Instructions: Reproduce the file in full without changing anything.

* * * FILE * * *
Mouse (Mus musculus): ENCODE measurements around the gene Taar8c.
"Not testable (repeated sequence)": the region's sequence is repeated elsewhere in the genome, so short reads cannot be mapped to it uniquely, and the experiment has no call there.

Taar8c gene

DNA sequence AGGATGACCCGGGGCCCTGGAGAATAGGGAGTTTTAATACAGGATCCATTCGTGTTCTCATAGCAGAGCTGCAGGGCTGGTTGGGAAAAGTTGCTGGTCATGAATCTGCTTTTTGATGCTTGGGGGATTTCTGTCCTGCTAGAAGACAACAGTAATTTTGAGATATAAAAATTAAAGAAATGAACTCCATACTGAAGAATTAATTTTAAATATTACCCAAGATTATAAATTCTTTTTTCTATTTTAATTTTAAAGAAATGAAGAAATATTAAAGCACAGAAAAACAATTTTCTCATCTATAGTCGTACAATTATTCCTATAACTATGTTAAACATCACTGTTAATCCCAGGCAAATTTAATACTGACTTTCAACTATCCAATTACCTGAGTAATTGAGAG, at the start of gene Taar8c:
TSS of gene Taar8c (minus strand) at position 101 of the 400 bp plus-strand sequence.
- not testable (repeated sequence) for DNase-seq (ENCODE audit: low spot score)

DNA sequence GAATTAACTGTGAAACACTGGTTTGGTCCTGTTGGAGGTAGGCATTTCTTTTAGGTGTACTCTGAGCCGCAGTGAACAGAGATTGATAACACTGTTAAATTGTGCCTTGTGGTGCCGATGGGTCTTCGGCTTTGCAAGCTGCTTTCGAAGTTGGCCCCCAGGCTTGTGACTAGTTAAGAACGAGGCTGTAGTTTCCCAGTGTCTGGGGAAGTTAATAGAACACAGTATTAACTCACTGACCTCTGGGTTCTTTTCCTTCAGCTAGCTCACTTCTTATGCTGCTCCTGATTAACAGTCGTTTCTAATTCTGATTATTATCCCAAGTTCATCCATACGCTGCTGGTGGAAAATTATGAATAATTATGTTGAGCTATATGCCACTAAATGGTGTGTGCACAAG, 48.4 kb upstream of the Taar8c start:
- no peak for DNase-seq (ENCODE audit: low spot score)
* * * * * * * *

Mouse (Mus musculus): ENCODE measurements around the gene Taar8c.
"Not testable (repeated sequence)": the region's sequence is repeated elsewhere in the genome, so short reads cannot be mapped to it uniquely, and the experiment has no call there.

Taar8c gene

DNA sequence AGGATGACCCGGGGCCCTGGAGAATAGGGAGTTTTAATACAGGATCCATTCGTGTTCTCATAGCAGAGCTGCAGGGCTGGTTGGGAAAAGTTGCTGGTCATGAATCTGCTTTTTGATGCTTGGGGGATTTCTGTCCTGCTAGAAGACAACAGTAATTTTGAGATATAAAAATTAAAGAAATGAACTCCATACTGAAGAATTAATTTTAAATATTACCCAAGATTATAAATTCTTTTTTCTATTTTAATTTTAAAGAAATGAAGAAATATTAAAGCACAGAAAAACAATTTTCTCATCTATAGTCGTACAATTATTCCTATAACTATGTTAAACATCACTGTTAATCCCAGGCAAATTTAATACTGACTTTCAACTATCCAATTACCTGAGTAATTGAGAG, at the start of gene Taar8c:
TSS of gene Taar8c (minus strand) at position 101 of the 400 bp plus-strand sequence.
- not testable (repeated sequence) for DNase-seq (ENCODE audit: low spot score)

DNA sequence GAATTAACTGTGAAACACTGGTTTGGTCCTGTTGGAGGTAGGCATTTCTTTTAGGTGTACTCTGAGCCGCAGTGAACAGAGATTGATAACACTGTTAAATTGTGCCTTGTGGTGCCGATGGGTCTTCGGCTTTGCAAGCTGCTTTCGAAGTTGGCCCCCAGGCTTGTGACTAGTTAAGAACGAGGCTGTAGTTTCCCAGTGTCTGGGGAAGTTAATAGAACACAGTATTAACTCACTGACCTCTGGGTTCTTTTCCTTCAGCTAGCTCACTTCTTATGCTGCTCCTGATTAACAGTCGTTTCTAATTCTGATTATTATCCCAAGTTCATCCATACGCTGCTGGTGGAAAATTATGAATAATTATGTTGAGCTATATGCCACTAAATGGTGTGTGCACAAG, 48.4 kb upstream of the Taar8c start:
- no peak for DNase-seq (ENCODE audit: low spot score)